Jae Man Joo

Music for contemporary ballet

Jae Man Joo’s route to professional dancer status in New York City is the stuff dreams and clichéd movie plots are made of. Only a month after moving to the city in 1996 from his native Korea, Joo was spotted in class by Complexions Contemporary Ballet artistic directors Desmond Richardson and Dwight Rhoden and offered a spot in the company. When Joo retired from dancing in 2006, he became Complexions’ ballet master. In 2011, Richardson and Rhoden again approached him, this time asking him to be their associate artistic director. When he started choreographing for the company in 2007, it made perfect sense—he already knew every dancer’s strength and weakness.

Because his choreography can be both intricately nuanced and full-blown, Joo usually leans toward music with some space in it, as you’ll see in his music recommendations below. “I don’t like too many textures happening at once,” he says. “Clean music gives me more room to create the movement and focus on how the dancers move.” DT

 

Artist: Toru Takemitsu

Song: Adagio piano pieces

“His piano music is so beautiful—unique, and sometimes very silent. Because the music is so pure, I use it when I’m creating movement. It gives me a lot of room to experiment.

 

Artist: Keith Kenniff

Album: The Malady of Elegance

“He makes postmodern classical piano music. I use it for rehearsing, but I really wanted to use it for a piece and finally did—for my last Complexions piece, recur. I love it because it’s such tender music, with so much love in it. When I listen, it makes me think about where I came from, my past, my childhood.”

 

Artist: Johann Sebastian Bach

Album: Sonatas and Partitas for solo violin, as played by Vito Paternoster

“I guess everybody loves Bach, but I’m really crazy about his music. It’s so dance-friendly! It’s very deep, very soulful. You can listen to his music on a rainy day with a cup of coffee or use it for choreography—it makes everybody want to dance.”

 

Artist: Pietro Mascagni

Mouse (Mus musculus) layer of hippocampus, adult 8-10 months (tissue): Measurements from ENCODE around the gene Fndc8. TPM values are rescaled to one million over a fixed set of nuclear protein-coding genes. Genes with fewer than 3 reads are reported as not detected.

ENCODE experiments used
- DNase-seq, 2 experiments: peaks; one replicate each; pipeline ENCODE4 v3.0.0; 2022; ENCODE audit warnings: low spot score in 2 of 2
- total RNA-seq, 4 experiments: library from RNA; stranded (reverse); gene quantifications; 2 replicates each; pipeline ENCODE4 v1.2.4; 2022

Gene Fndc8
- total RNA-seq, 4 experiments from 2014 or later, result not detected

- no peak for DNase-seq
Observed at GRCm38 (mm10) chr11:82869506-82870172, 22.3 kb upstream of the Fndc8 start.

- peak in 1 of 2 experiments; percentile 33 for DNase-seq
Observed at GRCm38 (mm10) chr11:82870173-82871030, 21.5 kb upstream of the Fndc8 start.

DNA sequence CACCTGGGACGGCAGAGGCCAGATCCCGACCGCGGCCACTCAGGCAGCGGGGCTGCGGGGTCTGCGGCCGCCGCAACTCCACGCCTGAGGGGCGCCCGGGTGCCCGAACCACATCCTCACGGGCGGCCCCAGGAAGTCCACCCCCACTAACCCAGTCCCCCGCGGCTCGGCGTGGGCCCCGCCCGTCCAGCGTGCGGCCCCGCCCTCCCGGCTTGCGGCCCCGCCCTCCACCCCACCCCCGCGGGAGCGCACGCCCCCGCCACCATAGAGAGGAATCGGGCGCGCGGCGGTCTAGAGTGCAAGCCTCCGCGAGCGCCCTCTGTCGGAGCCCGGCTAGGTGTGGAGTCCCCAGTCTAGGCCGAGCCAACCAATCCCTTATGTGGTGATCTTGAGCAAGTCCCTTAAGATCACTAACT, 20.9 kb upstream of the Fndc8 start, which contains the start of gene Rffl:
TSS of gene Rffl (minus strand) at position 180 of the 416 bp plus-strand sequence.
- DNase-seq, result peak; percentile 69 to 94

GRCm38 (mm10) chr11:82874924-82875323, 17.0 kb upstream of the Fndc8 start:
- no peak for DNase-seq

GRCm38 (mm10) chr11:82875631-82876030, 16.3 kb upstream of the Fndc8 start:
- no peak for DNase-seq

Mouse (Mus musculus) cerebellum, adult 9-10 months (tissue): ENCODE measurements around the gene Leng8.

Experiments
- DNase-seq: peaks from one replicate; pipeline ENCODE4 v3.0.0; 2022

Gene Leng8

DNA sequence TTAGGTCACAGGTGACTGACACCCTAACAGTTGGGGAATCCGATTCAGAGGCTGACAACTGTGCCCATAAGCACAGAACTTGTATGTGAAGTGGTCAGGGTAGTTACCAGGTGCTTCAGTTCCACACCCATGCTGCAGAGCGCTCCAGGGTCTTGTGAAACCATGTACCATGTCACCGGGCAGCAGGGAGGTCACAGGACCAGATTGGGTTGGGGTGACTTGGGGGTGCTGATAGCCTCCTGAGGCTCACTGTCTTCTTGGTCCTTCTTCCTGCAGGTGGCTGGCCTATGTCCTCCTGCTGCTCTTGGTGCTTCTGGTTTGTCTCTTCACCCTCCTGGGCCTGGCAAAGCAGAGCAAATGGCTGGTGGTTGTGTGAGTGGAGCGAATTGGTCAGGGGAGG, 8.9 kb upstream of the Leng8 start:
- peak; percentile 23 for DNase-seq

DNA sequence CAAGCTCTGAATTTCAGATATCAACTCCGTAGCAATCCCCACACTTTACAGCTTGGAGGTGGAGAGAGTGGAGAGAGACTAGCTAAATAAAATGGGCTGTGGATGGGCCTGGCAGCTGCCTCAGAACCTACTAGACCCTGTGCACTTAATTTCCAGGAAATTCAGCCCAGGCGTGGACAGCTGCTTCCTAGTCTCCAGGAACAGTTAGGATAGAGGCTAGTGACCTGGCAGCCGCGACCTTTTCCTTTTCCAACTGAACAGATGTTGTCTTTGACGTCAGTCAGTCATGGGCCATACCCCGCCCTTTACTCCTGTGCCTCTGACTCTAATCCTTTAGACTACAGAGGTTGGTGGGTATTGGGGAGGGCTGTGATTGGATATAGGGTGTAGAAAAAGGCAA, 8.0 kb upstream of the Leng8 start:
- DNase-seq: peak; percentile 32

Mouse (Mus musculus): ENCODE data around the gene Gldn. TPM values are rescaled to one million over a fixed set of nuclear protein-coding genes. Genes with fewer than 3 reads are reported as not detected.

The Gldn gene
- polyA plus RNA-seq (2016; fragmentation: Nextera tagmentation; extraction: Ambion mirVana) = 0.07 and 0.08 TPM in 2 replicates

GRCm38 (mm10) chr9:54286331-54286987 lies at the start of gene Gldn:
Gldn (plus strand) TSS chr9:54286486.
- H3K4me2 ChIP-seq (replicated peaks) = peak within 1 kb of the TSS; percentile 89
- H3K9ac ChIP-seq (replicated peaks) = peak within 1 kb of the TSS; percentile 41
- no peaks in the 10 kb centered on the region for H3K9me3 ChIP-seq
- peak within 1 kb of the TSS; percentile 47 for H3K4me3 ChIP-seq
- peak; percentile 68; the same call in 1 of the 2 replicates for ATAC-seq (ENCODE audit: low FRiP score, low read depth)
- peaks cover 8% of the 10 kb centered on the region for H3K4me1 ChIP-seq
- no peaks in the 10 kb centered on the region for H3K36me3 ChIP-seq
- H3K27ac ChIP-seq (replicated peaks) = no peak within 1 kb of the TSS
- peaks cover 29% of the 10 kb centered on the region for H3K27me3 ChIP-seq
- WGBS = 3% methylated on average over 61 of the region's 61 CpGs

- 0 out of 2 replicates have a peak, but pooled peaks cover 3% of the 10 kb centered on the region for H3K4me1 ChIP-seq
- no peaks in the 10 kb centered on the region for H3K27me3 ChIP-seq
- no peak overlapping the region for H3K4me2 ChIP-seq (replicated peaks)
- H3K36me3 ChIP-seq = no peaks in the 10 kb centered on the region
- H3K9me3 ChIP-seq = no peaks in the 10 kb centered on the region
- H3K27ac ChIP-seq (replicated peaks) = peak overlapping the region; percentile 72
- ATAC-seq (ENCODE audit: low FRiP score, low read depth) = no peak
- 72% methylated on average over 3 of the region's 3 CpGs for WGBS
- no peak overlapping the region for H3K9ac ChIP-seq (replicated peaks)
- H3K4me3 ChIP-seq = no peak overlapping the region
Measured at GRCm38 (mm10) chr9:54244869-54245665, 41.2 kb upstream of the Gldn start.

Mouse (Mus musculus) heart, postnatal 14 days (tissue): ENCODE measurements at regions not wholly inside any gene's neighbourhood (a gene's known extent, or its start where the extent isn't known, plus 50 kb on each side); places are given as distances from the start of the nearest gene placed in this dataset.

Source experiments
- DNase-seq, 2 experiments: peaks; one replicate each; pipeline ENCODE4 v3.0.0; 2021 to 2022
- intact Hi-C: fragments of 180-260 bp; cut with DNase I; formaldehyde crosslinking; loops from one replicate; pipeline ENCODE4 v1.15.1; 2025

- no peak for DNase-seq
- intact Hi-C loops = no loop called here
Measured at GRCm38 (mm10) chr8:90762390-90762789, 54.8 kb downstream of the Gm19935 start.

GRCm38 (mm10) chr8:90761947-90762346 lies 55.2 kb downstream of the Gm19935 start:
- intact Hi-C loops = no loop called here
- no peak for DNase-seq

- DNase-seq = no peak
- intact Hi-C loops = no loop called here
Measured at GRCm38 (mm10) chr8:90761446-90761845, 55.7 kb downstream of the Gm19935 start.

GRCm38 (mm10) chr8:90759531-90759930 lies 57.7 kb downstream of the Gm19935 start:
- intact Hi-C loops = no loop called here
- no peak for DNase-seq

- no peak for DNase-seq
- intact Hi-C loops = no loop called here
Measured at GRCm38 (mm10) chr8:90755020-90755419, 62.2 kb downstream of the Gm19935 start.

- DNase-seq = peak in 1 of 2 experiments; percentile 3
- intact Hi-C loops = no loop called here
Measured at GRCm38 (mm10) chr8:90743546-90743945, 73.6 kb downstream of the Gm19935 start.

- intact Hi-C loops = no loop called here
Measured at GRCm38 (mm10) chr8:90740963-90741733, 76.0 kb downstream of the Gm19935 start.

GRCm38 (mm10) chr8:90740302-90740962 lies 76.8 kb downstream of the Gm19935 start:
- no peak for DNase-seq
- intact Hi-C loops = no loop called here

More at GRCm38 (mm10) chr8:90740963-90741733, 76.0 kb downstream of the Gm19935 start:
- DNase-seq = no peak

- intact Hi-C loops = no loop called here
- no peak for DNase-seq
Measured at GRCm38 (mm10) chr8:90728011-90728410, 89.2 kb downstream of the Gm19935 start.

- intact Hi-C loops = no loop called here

Song: “Intermezzo,” from the opera Cavalleria Rusticana

“This is my favorite music of all time. I don’t think I can choreograph to it—everybody knows it—but I can always listen to it and feel amazing.”

 

 

 

Artist: Paul Giger

Album: Towards Silence

“It’s all about the power of the string. I want to choreograph to this music. I listen to the radio a lot, and I make sure to find out who the composer is if I like a piece. This music feels like it comes through my veins.”

 

Photo by Jin-Hwang, courtesy of Joo

 

Teacher Voices
Photo courtesy Rhee Gold Company

Since the start of the COVID-19 crisis, there has been a shift in our community that is so impressive that the impact could last long into our future. Although required school closures have hit the dance education field hard, what if, when looking back on this time, we see that it's been an incredible renaissance for dance educators, studio owners and the young dancers in our charge?

How could that be, you ask?

Keep reading... Show less
Teachers Trending
Photo by Yvonne M. Portra, courtesy Faulkner

It's a Wednesday in May, and 14 Stanford University advanced modern ­dance students are logged on to Zoom, each practicing a socially distanced duet with an imaginary person. "Think about the quality of their personality and the type of duet you might have," says their instructor Katie Faulkner, "but also their surface area and how you'd relate to them in space." Amid dorm rooms, living rooms, dining rooms and backyards, the dancers make do with cramped quarters and dodge furniture as they twist, curve, stretch and intertwine with their imaginary partners.

Keep reading... Show less
Music
Getty Images

Securing the correct music licensing for your studio is an important step in creating a financially sound business. "Music licensing is something studio owners seem to either embrace or ignore completely," says Clint Salter, CEO and founder of the Dance Studio Owners Association. While it may seem like it's a situation in which it's easier to ask for forgiveness rather than permission—that is, to wait until you're approached by a music-rights organization before purchasing a license—Salter disagrees, citing Peloton, the exercise company that produces streaming at-home workouts. In February, Peloton settled a music-licensing suit with the National Music Publishers' Association out-of-court for an undisclosed amount. Originally, NMPA had sought $300 million in damages from Peloton. "It can get extremely expensive," says Salter. "It's not worth it for a studio to get caught up in that."

As you continue to explore a hybrid online/in-person version of your class schedule, it's crucial that your music licenses include coverage for livestreamed instruction—which comes with its own particular requirements. Here are some answers to frequently asked questions about music licensing—in both normal times and COVID times—as well as some safe music bets that won't pose any issues.

Keep reading... Show less

Get Dance Business Weekly in your inbox

Sign Up Used in accordance with our Privacy Policy.